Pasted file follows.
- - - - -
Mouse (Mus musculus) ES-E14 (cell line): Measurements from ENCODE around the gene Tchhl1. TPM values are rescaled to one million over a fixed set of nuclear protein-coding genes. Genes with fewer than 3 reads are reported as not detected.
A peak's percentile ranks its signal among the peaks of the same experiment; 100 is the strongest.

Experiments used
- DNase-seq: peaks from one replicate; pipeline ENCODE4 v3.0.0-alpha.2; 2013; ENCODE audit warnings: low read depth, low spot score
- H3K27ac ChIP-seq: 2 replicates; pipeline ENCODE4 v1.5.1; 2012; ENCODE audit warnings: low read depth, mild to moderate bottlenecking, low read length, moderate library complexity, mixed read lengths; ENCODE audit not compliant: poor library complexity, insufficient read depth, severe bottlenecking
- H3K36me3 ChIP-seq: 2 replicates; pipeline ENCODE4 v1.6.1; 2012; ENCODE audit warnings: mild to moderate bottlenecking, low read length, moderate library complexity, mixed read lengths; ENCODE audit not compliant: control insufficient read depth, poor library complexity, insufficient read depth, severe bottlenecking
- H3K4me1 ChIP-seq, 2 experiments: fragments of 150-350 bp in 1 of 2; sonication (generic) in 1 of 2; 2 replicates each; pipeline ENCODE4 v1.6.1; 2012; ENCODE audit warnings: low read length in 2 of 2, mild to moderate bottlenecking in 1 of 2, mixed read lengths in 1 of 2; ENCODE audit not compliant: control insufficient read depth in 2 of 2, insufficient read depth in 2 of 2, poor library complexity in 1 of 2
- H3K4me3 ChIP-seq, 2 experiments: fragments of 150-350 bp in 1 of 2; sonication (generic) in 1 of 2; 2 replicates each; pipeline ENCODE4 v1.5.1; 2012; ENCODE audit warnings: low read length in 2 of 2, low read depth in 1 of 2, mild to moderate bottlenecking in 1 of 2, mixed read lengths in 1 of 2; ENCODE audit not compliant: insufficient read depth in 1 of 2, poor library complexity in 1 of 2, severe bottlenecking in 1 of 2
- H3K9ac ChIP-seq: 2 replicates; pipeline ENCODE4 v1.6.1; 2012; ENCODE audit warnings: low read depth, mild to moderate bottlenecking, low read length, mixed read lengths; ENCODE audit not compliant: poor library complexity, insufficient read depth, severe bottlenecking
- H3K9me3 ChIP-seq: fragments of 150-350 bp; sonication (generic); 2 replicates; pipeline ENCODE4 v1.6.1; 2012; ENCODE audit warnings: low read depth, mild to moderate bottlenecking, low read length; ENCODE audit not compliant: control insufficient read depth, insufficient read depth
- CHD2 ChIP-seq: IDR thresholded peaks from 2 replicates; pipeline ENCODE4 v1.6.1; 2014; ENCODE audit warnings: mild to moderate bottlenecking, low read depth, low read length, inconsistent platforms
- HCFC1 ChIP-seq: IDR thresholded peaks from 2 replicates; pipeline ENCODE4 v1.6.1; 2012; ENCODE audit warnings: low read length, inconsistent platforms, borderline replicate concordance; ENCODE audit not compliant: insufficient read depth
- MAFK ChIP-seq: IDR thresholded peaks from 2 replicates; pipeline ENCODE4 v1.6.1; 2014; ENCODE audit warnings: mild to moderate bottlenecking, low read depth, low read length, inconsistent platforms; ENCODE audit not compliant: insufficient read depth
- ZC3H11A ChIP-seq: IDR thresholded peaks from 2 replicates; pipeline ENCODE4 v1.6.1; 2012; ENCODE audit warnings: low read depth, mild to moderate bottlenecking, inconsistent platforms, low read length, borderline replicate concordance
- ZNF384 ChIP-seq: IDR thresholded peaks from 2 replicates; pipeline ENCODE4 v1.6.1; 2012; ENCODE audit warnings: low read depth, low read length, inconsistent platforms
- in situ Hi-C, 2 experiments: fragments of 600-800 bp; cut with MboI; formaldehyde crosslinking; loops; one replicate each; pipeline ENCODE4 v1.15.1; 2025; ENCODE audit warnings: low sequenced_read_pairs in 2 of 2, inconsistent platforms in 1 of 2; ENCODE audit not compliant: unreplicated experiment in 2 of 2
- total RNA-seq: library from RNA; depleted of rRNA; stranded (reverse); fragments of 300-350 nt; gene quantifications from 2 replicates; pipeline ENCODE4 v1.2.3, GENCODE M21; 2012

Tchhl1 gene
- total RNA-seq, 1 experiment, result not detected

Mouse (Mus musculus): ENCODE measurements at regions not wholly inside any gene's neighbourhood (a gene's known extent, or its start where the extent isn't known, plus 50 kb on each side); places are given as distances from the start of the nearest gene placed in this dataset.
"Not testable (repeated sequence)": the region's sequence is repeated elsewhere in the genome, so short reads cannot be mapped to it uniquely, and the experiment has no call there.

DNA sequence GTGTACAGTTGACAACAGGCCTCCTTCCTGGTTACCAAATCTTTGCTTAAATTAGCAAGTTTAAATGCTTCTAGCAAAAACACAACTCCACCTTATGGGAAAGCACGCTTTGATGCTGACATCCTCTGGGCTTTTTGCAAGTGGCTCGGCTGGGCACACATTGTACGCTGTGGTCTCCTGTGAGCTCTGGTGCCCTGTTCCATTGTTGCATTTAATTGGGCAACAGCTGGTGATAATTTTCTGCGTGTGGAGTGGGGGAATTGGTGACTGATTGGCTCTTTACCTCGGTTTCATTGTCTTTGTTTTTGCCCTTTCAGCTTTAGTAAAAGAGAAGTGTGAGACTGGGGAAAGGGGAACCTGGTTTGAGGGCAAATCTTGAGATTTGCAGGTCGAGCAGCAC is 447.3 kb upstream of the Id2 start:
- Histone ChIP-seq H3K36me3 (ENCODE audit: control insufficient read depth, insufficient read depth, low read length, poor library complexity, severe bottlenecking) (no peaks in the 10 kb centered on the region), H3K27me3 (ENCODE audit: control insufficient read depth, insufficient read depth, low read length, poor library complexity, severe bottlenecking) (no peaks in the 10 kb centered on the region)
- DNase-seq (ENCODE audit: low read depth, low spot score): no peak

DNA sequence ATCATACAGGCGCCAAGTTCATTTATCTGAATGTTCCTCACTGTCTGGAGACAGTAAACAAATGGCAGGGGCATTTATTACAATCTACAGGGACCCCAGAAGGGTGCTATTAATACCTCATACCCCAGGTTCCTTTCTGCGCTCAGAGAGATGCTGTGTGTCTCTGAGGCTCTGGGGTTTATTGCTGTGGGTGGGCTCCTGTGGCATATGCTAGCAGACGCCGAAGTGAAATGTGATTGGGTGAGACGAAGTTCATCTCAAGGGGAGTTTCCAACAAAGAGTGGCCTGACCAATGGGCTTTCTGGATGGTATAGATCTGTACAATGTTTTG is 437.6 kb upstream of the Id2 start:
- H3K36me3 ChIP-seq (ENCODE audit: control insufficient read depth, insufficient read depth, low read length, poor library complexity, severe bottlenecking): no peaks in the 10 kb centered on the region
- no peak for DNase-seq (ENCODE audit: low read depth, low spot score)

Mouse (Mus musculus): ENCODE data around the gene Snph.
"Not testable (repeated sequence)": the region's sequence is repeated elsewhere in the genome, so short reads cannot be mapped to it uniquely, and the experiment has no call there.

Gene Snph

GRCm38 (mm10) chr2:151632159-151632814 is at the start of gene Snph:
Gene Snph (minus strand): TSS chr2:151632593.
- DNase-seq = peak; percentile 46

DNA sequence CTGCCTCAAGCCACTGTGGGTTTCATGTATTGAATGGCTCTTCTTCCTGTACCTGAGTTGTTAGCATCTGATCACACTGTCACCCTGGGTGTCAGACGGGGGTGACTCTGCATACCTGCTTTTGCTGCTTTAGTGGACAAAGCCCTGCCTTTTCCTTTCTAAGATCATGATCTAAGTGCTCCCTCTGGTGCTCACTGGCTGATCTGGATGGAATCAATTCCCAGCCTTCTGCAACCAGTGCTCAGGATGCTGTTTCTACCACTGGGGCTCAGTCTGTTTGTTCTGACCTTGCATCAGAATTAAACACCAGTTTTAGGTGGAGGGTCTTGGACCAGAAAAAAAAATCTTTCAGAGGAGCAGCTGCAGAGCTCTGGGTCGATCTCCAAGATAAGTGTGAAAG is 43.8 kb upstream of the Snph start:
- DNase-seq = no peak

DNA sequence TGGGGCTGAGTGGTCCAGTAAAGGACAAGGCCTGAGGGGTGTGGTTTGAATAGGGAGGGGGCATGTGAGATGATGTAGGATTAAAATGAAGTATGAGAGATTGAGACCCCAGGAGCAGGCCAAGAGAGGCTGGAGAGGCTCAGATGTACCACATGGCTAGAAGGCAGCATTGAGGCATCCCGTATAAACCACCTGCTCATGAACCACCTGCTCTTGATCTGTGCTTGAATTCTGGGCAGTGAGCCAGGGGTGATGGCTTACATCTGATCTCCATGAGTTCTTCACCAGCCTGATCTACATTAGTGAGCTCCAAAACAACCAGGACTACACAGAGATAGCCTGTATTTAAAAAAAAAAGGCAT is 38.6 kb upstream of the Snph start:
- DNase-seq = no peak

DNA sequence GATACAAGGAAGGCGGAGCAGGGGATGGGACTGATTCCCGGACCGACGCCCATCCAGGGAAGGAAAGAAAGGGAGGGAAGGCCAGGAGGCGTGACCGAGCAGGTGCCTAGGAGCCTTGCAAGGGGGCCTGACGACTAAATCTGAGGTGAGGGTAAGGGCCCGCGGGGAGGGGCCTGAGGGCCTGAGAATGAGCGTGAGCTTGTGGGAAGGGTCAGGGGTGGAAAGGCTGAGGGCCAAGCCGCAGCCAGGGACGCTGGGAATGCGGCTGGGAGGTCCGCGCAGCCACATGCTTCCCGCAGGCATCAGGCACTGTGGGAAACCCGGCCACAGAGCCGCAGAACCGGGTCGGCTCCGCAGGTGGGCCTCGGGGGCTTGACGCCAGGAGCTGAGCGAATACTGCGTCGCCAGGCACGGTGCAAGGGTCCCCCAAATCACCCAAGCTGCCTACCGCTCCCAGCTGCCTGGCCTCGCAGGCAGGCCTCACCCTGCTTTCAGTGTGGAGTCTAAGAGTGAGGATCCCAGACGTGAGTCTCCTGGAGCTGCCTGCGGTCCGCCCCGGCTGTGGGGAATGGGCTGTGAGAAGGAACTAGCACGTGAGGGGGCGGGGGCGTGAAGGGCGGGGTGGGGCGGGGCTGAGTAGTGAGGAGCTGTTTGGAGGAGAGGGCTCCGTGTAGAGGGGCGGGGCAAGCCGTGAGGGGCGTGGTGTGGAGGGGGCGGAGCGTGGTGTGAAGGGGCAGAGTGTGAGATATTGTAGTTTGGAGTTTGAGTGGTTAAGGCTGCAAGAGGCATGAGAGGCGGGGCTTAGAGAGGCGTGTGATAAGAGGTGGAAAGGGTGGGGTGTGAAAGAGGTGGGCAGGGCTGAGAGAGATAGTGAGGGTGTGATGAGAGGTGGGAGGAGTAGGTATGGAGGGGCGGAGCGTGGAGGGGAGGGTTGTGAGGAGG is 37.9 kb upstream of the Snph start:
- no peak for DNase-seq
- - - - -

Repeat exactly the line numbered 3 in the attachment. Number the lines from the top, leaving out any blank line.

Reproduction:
Experiments used